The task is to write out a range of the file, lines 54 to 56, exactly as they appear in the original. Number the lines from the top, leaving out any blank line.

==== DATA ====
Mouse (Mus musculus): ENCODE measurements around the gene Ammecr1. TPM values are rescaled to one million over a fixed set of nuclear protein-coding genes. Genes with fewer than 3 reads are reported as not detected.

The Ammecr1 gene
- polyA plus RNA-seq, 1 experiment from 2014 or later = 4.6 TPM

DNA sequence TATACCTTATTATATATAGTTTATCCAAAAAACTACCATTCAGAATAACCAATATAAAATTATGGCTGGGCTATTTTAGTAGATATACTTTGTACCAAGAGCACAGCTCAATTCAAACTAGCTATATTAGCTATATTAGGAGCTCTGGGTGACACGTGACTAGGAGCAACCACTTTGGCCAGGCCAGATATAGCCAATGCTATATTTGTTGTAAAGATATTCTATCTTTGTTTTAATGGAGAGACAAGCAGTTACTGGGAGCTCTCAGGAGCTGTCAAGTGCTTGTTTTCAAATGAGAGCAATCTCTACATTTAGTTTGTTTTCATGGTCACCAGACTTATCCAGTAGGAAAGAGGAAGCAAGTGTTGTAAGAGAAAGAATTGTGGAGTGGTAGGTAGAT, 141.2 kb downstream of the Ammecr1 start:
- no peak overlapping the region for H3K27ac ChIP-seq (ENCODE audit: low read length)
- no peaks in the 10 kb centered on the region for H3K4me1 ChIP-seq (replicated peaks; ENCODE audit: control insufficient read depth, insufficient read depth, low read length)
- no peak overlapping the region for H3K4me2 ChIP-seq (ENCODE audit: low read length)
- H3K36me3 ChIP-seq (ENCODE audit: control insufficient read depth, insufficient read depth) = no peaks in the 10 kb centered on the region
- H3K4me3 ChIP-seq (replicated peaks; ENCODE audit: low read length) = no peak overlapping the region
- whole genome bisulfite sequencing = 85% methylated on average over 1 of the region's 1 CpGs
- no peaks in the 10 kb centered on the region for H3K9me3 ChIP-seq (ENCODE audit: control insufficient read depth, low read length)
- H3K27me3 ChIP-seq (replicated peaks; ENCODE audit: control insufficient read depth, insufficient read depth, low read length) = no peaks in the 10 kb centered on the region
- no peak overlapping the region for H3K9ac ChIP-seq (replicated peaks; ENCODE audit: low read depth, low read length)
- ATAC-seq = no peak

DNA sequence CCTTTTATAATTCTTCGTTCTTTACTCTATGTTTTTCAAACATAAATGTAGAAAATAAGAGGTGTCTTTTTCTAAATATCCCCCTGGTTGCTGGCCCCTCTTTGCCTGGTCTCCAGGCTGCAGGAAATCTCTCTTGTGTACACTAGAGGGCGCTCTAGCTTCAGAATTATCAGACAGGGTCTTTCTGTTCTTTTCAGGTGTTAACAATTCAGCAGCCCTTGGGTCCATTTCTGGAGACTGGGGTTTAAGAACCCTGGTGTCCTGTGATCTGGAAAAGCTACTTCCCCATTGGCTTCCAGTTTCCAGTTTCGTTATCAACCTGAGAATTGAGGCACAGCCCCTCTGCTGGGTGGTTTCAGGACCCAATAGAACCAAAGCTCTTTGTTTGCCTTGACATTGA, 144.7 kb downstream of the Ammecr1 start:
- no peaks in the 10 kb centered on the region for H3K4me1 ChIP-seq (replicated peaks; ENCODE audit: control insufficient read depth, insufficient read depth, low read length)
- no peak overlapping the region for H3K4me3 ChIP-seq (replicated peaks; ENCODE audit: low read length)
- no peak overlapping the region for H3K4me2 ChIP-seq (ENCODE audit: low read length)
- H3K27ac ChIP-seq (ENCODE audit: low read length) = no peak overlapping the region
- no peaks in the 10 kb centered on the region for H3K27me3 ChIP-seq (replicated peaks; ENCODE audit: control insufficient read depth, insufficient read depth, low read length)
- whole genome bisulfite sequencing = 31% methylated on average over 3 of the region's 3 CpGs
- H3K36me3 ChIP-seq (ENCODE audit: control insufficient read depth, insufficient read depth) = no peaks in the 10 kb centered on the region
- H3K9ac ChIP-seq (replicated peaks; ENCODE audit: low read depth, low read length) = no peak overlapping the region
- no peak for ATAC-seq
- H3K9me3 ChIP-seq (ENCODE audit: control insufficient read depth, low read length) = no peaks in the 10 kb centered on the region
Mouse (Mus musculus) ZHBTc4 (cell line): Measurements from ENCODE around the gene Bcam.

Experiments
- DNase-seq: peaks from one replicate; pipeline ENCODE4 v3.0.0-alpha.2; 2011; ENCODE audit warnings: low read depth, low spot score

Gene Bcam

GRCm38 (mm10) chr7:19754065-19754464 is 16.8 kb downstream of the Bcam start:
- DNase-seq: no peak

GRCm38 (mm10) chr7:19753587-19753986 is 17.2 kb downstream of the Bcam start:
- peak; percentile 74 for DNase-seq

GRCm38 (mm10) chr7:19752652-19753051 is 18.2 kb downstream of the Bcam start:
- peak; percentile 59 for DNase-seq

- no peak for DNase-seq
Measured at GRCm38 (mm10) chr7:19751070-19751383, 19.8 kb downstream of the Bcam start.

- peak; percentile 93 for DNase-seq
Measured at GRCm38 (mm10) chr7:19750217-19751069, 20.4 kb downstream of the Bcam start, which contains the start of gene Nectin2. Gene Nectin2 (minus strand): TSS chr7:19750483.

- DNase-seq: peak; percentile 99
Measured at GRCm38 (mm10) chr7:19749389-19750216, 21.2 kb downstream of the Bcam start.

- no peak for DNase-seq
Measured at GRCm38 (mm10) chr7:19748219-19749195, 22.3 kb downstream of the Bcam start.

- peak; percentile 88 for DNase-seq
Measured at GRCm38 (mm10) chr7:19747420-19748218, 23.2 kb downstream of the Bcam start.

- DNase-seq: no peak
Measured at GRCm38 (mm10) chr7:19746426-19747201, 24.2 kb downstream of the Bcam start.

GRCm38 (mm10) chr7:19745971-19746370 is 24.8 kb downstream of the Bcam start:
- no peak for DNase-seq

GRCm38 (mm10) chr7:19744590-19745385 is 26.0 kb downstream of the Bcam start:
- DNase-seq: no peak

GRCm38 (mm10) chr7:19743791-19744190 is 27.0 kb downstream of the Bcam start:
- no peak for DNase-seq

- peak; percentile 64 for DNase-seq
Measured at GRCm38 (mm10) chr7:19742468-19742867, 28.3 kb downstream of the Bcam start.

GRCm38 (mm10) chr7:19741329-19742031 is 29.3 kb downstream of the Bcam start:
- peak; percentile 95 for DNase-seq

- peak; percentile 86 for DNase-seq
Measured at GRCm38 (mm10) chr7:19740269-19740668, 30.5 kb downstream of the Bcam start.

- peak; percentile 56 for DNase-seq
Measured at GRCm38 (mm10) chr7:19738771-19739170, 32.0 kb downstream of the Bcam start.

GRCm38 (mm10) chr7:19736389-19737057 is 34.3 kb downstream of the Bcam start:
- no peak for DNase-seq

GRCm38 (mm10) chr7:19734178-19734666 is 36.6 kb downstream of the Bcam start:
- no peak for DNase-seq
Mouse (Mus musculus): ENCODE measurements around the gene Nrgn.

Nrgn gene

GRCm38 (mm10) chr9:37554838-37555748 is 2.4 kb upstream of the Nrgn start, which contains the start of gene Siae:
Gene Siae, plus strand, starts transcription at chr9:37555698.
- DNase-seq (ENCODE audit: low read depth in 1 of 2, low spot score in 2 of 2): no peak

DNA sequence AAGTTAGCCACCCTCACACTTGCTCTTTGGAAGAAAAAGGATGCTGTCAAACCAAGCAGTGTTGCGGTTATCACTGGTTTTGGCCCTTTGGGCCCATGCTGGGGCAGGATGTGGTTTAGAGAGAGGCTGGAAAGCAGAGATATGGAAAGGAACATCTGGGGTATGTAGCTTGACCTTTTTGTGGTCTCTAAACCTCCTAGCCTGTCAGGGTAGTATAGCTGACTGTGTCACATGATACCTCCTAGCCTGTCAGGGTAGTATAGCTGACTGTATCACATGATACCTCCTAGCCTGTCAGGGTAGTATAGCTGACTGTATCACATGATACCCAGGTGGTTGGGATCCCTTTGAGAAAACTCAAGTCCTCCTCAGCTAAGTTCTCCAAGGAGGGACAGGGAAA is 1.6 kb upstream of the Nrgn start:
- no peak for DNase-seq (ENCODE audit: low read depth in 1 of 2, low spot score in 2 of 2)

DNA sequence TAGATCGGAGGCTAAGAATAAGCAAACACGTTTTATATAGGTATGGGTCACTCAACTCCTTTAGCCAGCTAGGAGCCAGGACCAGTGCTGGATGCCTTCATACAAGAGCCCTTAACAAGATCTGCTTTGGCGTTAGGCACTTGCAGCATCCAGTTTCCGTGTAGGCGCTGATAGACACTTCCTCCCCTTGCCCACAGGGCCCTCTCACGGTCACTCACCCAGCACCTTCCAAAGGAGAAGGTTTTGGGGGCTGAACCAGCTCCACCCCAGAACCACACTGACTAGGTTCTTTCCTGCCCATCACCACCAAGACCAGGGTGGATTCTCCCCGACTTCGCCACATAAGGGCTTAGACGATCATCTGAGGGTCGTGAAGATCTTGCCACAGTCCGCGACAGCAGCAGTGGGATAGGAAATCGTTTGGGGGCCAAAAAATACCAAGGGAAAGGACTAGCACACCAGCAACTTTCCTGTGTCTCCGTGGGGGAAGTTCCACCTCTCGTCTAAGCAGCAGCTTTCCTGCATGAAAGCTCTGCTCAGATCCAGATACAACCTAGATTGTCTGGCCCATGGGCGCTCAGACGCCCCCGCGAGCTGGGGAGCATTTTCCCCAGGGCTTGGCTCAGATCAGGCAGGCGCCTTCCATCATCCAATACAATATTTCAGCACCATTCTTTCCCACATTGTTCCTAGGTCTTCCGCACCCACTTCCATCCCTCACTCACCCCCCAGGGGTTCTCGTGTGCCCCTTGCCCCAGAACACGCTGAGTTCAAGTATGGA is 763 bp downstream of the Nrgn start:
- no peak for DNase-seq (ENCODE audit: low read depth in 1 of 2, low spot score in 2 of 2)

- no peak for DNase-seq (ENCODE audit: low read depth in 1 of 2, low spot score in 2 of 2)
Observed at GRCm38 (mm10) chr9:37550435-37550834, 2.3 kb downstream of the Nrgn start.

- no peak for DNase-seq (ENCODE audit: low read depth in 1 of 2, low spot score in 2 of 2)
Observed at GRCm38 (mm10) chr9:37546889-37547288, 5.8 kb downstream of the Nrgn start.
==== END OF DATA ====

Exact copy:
- peak; percentile 64 for DNase-seq
Measured at GRCm38 (mm10) chr7:19742468-19742867, 28.3 kb downstream of the Bcam start.

GRCm38 (mm10) chr7:19741329-19742031 is 29.3 kb downstream of the Bcam start: